Tips for a Fraud Free Holiday

Tech Tips

Tips for a Fraud Free Holiday

Ah, the holidays are here. Hopefully you’ve had time for family gatherings, friendly fights over the best leftovers, and a serving of identity theft on the side!

What’s that? You were hoping to avoid that last item? It’s true, being a victim of credit card fraud or identity theft would put a real damper on anyone’s holiday spirit. Unfortunately, fraud is a real risk: In 2014, 12.7 million consumers experienced identity theft, to the tune of $16 billion stolen, according to Javelin Strategy & Research, which analyzes these crimes each year.

U.S. laws and bank regulations go a long way toward protecting consumers, but identity fraud can be difficult to untangle, and even if you’re lucky enough not to lose a penny in the end, it will cost you lots of time and frustration to fix.

Fortunately, identity fraud is one of those issues where the best defense is a good offense. You can take active steps to protect your identity, and your personal and financial information, whether you’re shopping online or at the mall, or just enjoying the holiday season with friends and family.

Follow these tips to be a savvy consumer year-round:

Password-protect your mobile devices and computers. Do not disable your password for ease of use! Remember how long it would take to deal with the consequences of a thief getting a hold of your personal data, and an extra second or two to get to your apps won’t seem very long.

When you’re shopping online, make sure the site URL begins with https:// (not just http://), and make sure every page continues to use https://, especially when you’re entering payment or personal information. Many browsers indicate a secure site with a lock or other icon so you’ll know the page is using security protocols to protect the information you submit.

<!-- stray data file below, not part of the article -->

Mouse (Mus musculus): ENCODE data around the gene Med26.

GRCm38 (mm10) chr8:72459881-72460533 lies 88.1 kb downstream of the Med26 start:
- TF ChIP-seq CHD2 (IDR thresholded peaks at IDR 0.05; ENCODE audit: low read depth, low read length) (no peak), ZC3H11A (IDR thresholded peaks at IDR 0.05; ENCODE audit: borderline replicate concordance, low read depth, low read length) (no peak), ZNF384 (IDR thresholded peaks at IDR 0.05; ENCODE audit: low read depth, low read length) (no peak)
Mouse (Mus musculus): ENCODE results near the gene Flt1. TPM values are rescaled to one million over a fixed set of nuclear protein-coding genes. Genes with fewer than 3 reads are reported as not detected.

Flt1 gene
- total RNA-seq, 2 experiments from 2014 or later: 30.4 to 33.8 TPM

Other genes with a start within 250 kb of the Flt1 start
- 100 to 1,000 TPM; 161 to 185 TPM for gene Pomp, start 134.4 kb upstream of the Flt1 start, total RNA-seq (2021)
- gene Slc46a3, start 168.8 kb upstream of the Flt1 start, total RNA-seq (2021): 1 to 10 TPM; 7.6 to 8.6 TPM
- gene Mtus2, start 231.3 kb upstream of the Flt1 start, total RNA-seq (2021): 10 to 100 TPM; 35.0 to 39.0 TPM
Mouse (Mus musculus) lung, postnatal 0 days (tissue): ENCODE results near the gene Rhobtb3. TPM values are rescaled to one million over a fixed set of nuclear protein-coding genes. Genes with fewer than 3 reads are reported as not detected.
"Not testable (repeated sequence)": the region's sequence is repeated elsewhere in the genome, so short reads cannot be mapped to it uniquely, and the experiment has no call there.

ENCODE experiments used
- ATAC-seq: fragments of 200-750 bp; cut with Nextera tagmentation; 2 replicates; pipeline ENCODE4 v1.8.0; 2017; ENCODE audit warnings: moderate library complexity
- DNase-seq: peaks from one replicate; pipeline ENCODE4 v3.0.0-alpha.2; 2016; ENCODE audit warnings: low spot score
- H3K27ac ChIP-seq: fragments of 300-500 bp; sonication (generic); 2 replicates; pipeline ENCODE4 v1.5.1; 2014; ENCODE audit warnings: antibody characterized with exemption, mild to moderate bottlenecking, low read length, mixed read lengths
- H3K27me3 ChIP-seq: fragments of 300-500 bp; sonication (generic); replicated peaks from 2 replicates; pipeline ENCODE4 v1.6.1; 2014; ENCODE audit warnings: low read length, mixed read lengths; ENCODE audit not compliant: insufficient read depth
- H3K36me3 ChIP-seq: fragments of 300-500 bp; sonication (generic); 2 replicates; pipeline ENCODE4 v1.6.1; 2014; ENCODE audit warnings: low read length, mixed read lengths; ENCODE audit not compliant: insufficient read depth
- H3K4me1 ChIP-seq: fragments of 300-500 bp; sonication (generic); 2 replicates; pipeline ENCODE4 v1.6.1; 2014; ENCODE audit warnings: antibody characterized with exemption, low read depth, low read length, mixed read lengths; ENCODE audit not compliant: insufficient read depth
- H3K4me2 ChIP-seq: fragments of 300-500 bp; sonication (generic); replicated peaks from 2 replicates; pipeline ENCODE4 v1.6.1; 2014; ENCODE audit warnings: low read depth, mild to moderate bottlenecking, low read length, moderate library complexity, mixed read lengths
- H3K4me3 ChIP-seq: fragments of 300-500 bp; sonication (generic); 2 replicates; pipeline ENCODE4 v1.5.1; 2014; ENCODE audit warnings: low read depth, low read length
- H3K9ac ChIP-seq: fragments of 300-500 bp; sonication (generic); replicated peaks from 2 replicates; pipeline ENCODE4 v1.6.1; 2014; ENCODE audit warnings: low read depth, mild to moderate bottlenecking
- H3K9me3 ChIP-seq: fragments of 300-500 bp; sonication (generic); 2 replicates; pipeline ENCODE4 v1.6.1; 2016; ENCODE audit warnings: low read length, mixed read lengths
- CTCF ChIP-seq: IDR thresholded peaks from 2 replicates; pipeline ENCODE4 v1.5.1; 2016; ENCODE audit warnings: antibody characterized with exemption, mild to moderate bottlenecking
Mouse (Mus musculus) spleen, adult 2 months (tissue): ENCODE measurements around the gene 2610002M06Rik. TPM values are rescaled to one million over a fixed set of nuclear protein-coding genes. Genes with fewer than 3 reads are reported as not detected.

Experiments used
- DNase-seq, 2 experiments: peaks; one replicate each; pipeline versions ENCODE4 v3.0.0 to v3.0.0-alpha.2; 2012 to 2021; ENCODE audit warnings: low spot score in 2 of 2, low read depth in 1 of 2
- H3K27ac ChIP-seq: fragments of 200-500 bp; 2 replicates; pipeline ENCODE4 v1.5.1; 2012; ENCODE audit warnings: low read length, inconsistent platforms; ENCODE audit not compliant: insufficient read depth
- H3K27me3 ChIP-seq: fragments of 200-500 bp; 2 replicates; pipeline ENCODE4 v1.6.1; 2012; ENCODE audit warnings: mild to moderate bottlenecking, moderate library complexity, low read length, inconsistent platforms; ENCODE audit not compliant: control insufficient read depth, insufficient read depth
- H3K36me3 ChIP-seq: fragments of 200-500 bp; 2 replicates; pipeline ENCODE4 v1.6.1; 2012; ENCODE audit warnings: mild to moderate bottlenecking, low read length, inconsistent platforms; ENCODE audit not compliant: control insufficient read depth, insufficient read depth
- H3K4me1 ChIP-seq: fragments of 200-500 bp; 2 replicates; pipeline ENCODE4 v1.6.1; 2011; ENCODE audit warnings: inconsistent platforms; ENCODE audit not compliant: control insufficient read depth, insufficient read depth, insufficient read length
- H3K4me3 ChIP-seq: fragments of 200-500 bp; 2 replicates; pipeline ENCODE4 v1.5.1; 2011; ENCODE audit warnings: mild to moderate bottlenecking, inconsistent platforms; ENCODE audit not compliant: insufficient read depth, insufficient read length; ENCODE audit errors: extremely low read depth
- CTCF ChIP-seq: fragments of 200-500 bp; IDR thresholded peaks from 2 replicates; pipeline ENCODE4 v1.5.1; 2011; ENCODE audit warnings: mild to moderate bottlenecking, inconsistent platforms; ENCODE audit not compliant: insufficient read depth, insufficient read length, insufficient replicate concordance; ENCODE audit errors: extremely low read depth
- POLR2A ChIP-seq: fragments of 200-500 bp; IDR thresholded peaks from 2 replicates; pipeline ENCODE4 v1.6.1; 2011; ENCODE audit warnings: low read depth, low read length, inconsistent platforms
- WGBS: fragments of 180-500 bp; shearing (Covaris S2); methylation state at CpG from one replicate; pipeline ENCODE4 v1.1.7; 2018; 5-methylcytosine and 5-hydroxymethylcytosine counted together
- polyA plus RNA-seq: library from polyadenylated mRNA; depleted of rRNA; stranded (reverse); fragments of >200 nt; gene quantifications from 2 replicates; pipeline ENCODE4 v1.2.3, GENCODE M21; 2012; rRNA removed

Set your phone so that it doesn’t automatically connect to free, unsecured wifi networks. If you need to send personal or payment information while you’re out and about, use your phone’s data network, or use a password-protected wifi network if one is available. (WPA2 security is the strongest commonly available, and it will require a password.)

Review each bank and credit card statement carefully, and contact the bank or your credit card company immediately if you see something amiss.

Check your credit report at least once a year, and contact the credit bureau immediately if you see information you don’t recognize.

There are many more ways to protect yourself—check out the U.S. Federal Trade Commission’s consumer information on identity fraud to make sure you’re buttoned up when it comes to security this holiday season.